First Minister urges UK Government to scrap settlement scheme fees.
The UK Government must urgently call a halt to plans to charge EU citizens a fee for settling in the UK post-Brexit, the First Minister Nicola Sturgeon has said.
Under the UK Government’s proposals, EU citizens will have to pay £65 to apply for settled status - potentially affecting 223,000 people in Scotland.
The First Minister raised her concerns in a speech at the Health and Social Care Scotland conference in Glasgow. Latest statistics show the health and social care sector employs around 13,000 EU nationals, which is 3.5% of the sector’s 387,000 workforce.
The First Minister said:
“It is unacceptable that the UK Government insists on charging EU citizens, including children, a fee to apply for a status they are already entitled to.
“The Scottish Government is committed to paying the fee for EU citizens working in our devolved public services. However the UK Government will not allow third party payments, thereby forcing EU citizens to pay it up-front.
“EU citizens working in our public services are crucial to their successful delivery. It is of great concern that the more barriers the UK Government places on enabling people to stay in the UK, the more people could be forced to leave.
“In Scotland we are already seeing a drop in applications from nurses from across the EU - and that is hardly surprising given the hostile environment being created by UK Government policy.
“The UK Government has consistently failed to deliver a suitable migration policy for Scotland. Instead of forcing charges upon EU citizens, the UK Government should value the doctors, nurses and carers working day in day out to provide care in our times of need, and drop the settled status fee.”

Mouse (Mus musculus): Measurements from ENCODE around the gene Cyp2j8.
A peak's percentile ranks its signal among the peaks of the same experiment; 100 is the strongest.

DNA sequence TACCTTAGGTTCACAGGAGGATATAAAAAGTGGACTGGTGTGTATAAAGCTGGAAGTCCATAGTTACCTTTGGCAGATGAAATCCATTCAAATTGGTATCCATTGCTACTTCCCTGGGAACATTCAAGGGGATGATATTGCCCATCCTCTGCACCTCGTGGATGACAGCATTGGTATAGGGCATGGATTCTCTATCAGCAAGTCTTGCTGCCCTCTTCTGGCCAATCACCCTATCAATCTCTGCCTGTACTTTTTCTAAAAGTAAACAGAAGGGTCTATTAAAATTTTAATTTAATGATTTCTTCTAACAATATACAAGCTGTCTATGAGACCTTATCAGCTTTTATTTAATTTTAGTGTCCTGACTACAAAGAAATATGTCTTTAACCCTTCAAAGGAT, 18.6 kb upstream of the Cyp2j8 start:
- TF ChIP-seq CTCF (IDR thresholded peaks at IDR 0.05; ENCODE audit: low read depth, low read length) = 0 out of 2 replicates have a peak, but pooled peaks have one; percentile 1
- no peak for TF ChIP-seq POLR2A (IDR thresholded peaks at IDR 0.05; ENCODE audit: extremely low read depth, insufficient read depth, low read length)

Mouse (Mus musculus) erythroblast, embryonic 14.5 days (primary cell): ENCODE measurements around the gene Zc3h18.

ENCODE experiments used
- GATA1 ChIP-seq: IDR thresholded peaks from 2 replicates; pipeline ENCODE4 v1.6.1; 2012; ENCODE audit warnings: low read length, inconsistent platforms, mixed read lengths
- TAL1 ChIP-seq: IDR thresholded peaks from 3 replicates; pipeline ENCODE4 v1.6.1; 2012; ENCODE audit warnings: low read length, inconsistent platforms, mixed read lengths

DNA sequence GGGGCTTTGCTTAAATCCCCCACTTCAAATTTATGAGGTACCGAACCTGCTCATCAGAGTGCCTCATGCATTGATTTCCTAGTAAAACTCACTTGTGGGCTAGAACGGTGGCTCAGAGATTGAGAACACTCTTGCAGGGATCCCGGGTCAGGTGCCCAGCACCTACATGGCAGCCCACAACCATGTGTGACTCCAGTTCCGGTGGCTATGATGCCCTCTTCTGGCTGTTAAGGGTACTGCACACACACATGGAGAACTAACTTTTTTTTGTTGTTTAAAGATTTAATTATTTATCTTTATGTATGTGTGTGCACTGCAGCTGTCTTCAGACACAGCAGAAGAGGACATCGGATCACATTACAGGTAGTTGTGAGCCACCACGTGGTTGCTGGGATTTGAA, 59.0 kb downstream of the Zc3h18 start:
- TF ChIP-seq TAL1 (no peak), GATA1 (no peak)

The First Minister was speaking at the Health and Social Care Scotland conference in Glasgow.
The fee is part of the EU Settlement Status which will open fully in March 2019 and people participating in the early pilot are already being charged a fee.
Latest estimates of the EU national population are published by National Records of Scotland. A breakdown of non-UK nationals in Scotland’s workforce, Analysis from the Annual Population Survey July 2017 to June 2018, is available.
Research by Ipsos Mori into the contribution of non-UK EU workers to the social care workforce in Scotland was published by Scottish Government in July 2018. In the adult social care workforce, around 7.3% of registered nurses and 5.5% of all staff were non-UK EU nationals.
ONS data showed migration to Scotland has slowed with net migration remaining unchanged over the year to December 2017. The UK level statistics show EU net migration is now at its lowest since 2012. Net migration for EU8 citizens has decreased sharply over the last two years and in the latest year more EU8 citizens left the UK than arrived.
Scottish Government analysis has found people in Scotland could be £1,600 a year worse off under the UK Government’s proposed Brexit deal.